Stress is not a foreign concept in the workplace; neither is sitting at a desk for several hours at a time or having back-to-back meetings throughout the day. If you are feeling stressed or overwhelmed throughout the workday, you aren’t the only one feeling that way. The American Institute of Stress estimates that 83 percent of US workers suffer from work related stress.
While acute, short-term stress, such as stress surrounding a big presentation or a time crunch on a project, can help you stay focused, workplace stress that continues for extended periods of time takes a bigger toll on your overall health. Long term stress can make you more susceptible to illness and increase your risk for certain health conditions. Some things that contribute to chronic workplace stress are working long hours, poor communication, low levels of recognition and reward, lack of role clarity, high mental task demands, physical inactivity, poor workstation ergonomics and physical work environment. One study looking at how job stress affects mental and physical health found that high-stress work environments were linked to increased trips to the doctor. The last thing you want to add to an already booked schedule is increased trips to the doctor for health issues related to stress.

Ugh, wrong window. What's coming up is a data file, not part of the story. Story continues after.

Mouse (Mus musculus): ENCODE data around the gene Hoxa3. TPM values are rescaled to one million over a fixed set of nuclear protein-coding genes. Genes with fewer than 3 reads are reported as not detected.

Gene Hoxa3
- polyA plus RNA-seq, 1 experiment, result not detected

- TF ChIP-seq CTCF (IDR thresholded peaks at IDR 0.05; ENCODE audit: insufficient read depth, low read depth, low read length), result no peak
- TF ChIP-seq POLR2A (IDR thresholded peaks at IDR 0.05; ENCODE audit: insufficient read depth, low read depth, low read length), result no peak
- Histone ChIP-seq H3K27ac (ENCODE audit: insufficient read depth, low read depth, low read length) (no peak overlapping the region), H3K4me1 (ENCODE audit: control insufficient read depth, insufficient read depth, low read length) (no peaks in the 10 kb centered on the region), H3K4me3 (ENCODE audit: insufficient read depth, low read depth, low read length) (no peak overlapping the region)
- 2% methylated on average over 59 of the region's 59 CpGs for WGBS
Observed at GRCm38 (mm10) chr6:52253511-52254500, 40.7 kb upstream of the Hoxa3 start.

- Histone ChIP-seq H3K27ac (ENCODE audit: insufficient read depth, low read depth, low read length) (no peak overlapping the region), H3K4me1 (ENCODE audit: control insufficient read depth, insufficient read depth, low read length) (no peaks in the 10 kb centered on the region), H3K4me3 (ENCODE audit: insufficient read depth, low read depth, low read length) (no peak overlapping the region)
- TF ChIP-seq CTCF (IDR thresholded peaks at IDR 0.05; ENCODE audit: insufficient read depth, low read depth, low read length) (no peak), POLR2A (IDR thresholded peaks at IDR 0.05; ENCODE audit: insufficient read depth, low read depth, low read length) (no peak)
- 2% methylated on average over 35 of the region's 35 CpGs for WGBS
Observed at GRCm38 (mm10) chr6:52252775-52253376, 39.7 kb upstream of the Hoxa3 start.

By taking steps to reduce stress, you can reduce your out-of-pocket healthcare costs, increase productivity, improve mood, increase sleep quality, improve your blood pressure and cholesterol numbers and improve mobility and flexibility.